Sunrise, at the port of Ermoupolis, the capital of the Cyclades: cameras, big, small, underwater ones, diving suits and equipment, notepads, some food and a lot of water are all quickly stored tidily on board the Gioura, the new speedboat of the CYCLADES LIFE team. With us, we have two photographers and WWF Greece’s press officer. Our mission: to meet the team from the Marine Geology and Physical Oceanography Laboratory
of the University of Patras who are mapping the seabed around Gyaros
. The small islet in the middle of the Aegean archipelago hides precious treasures in its underwater embrace – posidonia sea beds and coralligenous formations, indispensable for the health of the marine environment and the organisms that live within it.
The Gioura glides smoothly on the surface of the Aegean. It takes us about 30 minutes to get to Gyaros. St.George, an old traditional kaiki, is slowly carrying the side-scan sonar in the calm waters at the western side of Gyaros. We jump on board. All the scientists from Patras are hooked to the monitors connected to the sonar. The findings sound promising: “Oooh look at that coralligenous reef, I've never seen anything like that”. The rest of us, together with the professional divers who carry out the underwater verification for the scientists, set off for an in-situ observation of the island’s posidonia.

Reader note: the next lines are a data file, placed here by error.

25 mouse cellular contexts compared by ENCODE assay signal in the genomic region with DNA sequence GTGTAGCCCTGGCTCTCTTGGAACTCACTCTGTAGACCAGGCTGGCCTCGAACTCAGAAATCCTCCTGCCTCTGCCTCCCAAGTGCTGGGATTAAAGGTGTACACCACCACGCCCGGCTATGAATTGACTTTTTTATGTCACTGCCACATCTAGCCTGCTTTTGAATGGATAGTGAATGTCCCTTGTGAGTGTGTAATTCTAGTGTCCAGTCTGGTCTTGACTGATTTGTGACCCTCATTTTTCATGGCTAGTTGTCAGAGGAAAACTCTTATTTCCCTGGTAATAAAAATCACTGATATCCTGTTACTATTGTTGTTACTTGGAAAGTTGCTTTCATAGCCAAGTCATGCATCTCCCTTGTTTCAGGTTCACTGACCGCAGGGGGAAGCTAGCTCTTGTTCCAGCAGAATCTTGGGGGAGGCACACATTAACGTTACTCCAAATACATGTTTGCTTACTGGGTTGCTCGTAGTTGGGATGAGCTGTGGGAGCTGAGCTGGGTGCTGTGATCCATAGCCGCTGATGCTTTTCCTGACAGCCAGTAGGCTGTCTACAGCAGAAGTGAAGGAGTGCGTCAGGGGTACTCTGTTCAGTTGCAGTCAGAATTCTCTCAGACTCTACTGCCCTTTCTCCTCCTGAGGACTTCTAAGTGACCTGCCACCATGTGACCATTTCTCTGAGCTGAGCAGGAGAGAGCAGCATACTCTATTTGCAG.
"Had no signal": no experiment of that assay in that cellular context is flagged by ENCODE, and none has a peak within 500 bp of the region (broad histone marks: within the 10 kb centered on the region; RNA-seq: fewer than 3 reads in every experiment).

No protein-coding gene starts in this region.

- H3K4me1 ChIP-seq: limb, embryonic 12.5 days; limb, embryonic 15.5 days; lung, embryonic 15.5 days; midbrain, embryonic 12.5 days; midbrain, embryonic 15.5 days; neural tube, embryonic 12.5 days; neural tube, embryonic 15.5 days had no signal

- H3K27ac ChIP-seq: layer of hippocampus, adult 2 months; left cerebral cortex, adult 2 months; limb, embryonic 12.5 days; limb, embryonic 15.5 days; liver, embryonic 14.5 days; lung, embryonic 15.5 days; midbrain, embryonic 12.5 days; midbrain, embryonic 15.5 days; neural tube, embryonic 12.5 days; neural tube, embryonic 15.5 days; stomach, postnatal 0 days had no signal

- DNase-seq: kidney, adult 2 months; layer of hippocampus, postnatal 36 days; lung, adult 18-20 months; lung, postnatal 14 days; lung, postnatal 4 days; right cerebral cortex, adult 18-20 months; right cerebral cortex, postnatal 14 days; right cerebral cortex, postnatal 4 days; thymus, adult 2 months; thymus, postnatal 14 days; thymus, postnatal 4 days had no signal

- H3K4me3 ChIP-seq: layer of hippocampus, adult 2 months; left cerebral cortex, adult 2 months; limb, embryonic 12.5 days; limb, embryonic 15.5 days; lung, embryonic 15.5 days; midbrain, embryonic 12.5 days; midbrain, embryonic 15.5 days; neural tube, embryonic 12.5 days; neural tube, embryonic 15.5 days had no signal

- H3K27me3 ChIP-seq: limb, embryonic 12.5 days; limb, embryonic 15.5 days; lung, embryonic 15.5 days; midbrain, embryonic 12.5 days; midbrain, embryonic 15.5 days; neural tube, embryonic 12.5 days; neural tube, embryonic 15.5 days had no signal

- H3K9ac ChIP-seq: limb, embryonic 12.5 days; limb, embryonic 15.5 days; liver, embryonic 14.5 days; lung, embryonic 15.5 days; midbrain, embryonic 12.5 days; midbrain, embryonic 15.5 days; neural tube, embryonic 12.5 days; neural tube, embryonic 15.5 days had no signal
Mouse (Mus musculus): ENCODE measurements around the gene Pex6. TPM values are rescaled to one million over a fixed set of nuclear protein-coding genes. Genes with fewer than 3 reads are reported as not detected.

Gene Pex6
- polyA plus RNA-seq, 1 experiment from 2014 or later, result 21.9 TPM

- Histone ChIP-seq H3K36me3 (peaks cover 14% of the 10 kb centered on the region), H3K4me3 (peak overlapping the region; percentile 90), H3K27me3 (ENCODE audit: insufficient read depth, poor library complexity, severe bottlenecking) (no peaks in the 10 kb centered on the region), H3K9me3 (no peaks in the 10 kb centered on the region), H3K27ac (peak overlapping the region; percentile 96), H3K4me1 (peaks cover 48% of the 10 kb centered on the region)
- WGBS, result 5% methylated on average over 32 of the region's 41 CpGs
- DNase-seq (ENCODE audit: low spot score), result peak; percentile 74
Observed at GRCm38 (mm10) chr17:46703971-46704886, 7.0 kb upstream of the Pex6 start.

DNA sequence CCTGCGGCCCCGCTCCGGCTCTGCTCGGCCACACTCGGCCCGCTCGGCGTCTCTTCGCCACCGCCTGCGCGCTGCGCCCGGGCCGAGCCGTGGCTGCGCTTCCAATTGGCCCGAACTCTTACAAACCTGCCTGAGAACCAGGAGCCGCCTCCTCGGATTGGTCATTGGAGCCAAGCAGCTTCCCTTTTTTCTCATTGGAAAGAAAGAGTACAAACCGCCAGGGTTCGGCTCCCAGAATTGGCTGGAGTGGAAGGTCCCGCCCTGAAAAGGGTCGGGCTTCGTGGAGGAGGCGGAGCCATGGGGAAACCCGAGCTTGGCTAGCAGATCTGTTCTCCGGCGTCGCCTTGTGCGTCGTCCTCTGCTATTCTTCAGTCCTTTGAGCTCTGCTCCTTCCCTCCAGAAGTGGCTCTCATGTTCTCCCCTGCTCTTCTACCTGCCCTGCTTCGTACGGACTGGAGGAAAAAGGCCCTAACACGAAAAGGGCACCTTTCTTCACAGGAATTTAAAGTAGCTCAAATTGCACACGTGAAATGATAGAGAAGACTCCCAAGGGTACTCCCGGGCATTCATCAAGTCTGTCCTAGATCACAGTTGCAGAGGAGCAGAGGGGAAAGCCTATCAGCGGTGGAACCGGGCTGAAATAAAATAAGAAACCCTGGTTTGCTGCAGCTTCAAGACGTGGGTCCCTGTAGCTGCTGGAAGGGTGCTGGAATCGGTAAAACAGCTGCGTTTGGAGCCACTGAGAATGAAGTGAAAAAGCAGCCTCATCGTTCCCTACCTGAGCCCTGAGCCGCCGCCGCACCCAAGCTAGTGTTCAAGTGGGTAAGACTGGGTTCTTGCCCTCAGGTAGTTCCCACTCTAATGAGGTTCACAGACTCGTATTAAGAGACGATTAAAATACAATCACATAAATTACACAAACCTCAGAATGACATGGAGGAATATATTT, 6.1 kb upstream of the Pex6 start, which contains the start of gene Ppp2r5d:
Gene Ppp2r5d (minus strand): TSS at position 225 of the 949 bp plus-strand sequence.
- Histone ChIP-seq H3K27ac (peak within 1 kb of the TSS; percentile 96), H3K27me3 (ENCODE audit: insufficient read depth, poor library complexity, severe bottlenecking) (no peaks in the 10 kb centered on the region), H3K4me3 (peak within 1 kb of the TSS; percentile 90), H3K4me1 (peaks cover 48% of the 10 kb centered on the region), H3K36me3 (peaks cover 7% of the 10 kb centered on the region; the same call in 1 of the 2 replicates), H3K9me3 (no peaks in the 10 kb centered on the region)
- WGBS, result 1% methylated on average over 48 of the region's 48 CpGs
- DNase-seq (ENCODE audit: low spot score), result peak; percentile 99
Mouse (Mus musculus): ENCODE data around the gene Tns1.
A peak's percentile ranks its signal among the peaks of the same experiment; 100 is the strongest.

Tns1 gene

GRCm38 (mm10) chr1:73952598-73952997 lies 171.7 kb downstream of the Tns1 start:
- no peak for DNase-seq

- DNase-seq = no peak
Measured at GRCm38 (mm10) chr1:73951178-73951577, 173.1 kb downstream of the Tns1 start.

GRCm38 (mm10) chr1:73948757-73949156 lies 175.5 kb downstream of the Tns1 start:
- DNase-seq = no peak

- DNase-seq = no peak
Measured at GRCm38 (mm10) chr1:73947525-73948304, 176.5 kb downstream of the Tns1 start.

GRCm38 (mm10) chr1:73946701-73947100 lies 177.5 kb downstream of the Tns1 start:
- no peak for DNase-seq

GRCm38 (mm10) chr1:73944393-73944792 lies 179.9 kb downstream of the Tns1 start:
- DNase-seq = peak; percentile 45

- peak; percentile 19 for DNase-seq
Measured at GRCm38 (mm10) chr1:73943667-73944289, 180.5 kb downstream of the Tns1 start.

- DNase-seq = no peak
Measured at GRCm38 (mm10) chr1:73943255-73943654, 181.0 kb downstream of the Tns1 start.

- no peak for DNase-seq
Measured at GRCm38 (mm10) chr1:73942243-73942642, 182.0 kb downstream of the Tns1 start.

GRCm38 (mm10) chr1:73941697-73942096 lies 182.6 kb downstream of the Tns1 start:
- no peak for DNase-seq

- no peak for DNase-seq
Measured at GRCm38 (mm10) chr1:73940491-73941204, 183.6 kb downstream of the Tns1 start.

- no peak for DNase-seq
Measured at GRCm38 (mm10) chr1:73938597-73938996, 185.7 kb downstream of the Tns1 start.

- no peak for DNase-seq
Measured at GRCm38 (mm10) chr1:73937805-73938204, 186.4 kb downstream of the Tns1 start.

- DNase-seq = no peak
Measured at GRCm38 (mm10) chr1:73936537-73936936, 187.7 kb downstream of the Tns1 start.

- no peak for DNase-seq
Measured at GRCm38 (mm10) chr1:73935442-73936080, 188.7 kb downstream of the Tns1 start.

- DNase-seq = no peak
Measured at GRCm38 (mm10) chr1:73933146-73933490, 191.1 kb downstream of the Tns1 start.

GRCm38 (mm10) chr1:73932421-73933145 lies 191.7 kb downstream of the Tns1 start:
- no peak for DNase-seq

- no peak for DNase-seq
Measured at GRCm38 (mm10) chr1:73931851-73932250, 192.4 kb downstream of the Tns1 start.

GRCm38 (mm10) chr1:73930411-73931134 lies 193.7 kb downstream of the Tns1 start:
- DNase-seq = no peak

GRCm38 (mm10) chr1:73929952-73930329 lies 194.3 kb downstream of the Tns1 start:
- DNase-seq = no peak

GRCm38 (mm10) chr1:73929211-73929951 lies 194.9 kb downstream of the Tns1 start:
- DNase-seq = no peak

We lose sight of the divers. Cameras, above and below the water constantly click to capture the moment, other team members are frantically keeping notes, while the captain of the Gioura coordinates the expedition. Mission accomplished, we leave Gyaros and continue towards Syros on board the Gioura that gently carries all of us under the bright colors of the Greek sun.
Maria Livanou, WWF Greece